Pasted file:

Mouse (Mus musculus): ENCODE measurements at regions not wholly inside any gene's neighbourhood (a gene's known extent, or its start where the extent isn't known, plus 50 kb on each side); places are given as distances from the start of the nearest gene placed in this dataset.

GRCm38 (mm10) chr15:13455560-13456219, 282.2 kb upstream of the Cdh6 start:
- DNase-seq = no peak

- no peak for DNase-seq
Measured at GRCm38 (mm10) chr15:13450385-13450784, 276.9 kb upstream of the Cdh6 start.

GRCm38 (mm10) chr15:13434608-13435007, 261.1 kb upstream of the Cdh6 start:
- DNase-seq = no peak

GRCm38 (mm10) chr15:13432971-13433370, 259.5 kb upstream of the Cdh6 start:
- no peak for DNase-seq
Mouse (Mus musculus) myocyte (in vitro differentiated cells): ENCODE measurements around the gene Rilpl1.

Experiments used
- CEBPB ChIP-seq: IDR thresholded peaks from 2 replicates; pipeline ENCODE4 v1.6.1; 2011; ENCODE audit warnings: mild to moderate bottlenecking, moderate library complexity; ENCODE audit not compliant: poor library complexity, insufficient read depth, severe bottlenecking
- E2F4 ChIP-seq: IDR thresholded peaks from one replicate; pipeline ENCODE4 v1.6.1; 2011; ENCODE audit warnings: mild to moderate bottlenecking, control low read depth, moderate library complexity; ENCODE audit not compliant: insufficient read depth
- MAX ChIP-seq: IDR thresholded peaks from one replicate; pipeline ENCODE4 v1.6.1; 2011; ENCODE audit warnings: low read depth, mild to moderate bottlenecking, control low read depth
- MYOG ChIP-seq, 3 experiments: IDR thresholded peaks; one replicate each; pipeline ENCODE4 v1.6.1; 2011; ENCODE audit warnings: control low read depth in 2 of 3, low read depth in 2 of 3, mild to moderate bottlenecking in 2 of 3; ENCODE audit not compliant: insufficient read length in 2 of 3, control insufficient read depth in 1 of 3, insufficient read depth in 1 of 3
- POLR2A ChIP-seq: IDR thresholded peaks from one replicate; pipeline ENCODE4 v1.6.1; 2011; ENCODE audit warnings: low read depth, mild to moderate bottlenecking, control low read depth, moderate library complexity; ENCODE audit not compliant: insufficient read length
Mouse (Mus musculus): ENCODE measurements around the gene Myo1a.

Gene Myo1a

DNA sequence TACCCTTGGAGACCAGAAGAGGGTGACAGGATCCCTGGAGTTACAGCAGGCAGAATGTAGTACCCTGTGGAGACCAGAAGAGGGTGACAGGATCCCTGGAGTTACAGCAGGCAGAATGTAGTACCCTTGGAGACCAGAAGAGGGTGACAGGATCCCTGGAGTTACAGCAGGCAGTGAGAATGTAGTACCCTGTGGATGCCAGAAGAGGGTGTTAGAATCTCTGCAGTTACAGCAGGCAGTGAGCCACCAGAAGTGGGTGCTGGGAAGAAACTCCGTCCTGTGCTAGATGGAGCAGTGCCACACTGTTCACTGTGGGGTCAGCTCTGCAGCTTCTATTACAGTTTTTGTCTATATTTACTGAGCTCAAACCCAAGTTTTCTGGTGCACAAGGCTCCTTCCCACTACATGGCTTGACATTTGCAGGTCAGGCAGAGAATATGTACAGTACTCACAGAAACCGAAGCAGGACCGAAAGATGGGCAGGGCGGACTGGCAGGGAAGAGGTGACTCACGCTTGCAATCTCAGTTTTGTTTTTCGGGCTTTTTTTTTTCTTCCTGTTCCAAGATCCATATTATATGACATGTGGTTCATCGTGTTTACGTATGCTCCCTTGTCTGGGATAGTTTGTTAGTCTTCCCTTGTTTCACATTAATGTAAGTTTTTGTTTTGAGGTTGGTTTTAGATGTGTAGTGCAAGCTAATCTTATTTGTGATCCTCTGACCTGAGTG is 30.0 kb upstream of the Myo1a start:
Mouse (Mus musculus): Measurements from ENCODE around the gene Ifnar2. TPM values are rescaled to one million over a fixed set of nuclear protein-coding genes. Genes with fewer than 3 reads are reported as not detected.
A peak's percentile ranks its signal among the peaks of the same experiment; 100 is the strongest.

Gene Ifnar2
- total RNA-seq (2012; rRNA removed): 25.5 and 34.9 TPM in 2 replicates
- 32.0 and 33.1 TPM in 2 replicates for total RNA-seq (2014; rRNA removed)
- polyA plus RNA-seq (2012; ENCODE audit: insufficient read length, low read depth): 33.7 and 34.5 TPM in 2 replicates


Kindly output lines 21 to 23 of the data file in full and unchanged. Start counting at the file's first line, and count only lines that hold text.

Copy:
A peak's percentile ranks its signal among the peaks of the same experiment; 100 is the strongest.

Gene Ifnar2
- total RNA-seq (2012; rRNA removed): 25.5 and 34.9 TPM in 2 replicates